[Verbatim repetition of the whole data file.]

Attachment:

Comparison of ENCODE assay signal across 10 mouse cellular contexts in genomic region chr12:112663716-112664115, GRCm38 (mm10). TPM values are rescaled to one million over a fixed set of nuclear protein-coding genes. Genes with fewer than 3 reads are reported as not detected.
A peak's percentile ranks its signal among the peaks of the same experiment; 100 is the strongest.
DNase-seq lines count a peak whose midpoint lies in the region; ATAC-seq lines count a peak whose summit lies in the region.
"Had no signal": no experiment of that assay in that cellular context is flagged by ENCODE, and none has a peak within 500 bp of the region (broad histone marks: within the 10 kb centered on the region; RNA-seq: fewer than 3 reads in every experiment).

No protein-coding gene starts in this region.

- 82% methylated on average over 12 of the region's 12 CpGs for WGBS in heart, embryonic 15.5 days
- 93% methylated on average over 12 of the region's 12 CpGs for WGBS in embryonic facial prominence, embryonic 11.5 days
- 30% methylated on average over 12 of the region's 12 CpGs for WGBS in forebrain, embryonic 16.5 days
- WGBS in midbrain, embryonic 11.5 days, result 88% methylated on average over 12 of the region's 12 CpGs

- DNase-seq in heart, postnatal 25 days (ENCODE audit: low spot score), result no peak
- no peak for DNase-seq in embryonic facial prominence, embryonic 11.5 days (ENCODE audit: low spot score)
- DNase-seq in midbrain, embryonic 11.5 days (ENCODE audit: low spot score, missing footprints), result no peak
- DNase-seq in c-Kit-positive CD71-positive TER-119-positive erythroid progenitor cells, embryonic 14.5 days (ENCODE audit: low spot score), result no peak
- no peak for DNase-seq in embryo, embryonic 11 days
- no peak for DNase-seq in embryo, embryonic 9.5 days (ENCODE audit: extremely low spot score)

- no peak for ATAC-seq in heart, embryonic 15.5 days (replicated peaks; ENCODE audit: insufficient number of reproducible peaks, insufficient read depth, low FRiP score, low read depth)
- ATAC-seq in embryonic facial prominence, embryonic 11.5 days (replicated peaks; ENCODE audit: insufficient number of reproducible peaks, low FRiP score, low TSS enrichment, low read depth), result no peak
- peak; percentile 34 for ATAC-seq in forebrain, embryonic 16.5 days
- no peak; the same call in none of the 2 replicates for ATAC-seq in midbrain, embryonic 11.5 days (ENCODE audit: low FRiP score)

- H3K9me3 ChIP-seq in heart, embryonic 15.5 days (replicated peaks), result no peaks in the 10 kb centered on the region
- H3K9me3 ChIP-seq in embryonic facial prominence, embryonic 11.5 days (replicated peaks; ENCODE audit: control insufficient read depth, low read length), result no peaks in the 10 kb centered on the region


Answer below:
Comparison of ENCODE assay signal across 10 mouse cellular contexts in genomic region chr12:112663716-112664115, GRCm38 (mm10). TPM values are rescaled to one million over a fixed set of nuclear protein-coding genes. Genes with fewer than 3 reads are reported as not detected.
A peak's percentile ranks its signal among the peaks of the same experiment; 100 is the strongest.
DNase-seq lines count a peak whose midpoint lies in the region; ATAC-seq lines count a peak whose summit lies in the region.
"Had no signal": no experiment of that assay in that cellular context is flagged by ENCODE, and none has a peak within 500 bp of the region (broad histone marks: within the 10 kb centered on the region; RNA-seq: fewer than 3 reads in every experiment).

No protein-coding gene starts in this region.

- 82% methylated on average over 12 of the region's 12 CpGs for WGBS in heart, embryonic 15.5 days
- 93% methylated on average over 12 of the region's 12 CpGs for WGBS in embryonic facial prominence, embryonic 11.5 days
- 30% methylated on average over 12 of the region's 12 CpGs for WGBS in forebrain, embryonic 16.5 days
- WGBS in midbrain, embryonic 11.5 days, result 88% methylated on average over 12 of the region's 12 CpGs

- DNase-seq in heart, postnatal 25 days (ENCODE audit: low spot score), result no peak
- no peak for DNase-seq in embryonic facial prominence, embryonic 11.5 days (ENCODE audit: low spot score)
- DNase-seq in midbrain, embryonic 11.5 days (ENCODE audit: low spot score, missing footprints), result no peak
- DNase-seq in c-Kit-positive CD71-positive TER-119-positive erythroid progenitor cells, embryonic 14.5 days (ENCODE audit: low spot score), result no peak
- no peak for DNase-seq in embryo, embryonic 11 days
- no peak for DNase-seq in embryo, embryonic 9.5 days (ENCODE audit: extremely low spot score)

- no peak for ATAC-seq in heart, embryonic 15.5 days (replicated peaks; ENCODE audit: insufficient number of reproducible peaks, insufficient read depth, low FRiP score, low read depth)
- ATAC-seq in embryonic facial prominence, embryonic 11.5 days (replicated peaks; ENCODE audit: insufficient number of reproducible peaks, low FRiP score, low TSS enrichment, low read depth), result no peak
- peak; percentile 34 for ATAC-seq in forebrain, embryonic 16.5 days
- no peak; the same call in none of the 2 replicates for ATAC-seq in midbrain, embryonic 11.5 days (ENCODE audit: low FRiP score)

- H3K9me3 ChIP-seq in heart, embryonic 15.5 days (replicated peaks), result no peaks in the 10 kb centered on the region
- H3K9me3 ChIP-seq in embryonic facial prominence, embryonic 11.5 days (replicated peaks; ENCODE audit: control insufficient read depth, low read length), result no peaks in the 10 kb centered on the region